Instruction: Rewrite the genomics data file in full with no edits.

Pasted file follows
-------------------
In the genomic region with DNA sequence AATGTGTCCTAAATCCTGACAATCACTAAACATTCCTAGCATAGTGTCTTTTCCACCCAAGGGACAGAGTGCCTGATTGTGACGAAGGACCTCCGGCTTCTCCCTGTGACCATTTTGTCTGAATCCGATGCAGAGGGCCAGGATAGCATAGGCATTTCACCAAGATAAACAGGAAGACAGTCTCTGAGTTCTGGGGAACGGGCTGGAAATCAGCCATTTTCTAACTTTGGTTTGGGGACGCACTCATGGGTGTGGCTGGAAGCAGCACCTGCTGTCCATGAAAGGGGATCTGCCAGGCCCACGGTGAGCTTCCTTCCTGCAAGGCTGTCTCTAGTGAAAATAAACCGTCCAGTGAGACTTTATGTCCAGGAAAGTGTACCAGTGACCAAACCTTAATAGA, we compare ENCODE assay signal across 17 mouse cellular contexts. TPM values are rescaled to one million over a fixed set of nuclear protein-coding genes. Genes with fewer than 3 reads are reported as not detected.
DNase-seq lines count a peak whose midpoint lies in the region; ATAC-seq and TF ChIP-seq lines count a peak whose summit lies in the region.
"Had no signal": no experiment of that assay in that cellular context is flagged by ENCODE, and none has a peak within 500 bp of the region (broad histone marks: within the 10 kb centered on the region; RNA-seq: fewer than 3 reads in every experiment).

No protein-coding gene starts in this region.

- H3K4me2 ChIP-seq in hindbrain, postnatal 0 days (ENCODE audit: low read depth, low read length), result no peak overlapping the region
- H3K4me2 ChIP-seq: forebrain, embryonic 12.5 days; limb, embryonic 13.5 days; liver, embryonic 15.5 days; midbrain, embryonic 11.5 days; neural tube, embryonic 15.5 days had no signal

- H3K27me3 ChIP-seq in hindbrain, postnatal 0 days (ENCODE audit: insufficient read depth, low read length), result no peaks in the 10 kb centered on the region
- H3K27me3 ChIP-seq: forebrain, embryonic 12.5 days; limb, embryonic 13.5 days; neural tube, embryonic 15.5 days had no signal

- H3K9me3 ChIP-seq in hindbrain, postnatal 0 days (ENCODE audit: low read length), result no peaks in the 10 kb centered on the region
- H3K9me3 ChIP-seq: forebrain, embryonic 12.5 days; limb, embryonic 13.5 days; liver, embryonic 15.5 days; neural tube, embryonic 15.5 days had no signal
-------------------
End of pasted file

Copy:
In the genomic region with DNA sequence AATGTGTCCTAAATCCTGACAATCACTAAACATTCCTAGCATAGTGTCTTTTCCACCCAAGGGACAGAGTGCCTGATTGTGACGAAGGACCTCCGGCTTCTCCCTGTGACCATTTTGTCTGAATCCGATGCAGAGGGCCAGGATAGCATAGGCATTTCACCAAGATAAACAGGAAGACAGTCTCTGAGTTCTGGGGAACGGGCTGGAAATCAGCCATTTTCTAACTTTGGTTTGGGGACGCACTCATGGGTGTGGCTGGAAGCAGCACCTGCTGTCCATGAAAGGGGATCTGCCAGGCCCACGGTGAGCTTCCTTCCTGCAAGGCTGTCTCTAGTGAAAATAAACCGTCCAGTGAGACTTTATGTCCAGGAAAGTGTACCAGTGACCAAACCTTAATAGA, we compare ENCODE assay signal across 17 mouse cellular contexts. TPM values are rescaled to one million over a fixed set of nuclear protein-coding genes. Genes with fewer than 3 reads are reported as not detected.
DNase-seq lines count a peak whose midpoint lies in the region; ATAC-seq and TF ChIP-seq lines count a peak whose summit lies in the region.
"Had no signal": no experiment of that assay in that cellular context is flagged by ENCODE, and none has a peak within 500 bp of the region (broad histone marks: within the 10 kb centered on the region; RNA-seq: fewer than 3 reads in every experiment).

No protein-coding gene starts in this region.

- H3K4me2 ChIP-seq in hindbrain, postnatal 0 days (ENCODE audit: low read depth, low read length), result no peak overlapping the region
- H3K4me2 ChIP-seq: forebrain, embryonic 12.5 days; limb, embryonic 13.5 days; liver, embryonic 15.5 days; midbrain, embryonic 11.5 days; neural tube, embryonic 15.5 days had no signal

- H3K27me3 ChIP-seq in hindbrain, postnatal 0 days (ENCODE audit: insufficient read depth, low read length), result no peaks in the 10 kb centered on the region
- H3K27me3 ChIP-seq: forebrain, embryonic 12.5 days; limb, embryonic 13.5 days; neural tube, embryonic 15.5 days had no signal

- H3K9me3 ChIP-seq in hindbrain, postnatal 0 days (ENCODE audit: low read length), result no peaks in the 10 kb centered on the region
- H3K9me3 ChIP-seq: forebrain, embryonic 12.5 days; limb, embryonic 13.5 days; liver, embryonic 15.5 days; neural tube, embryonic 15.5 days had no signal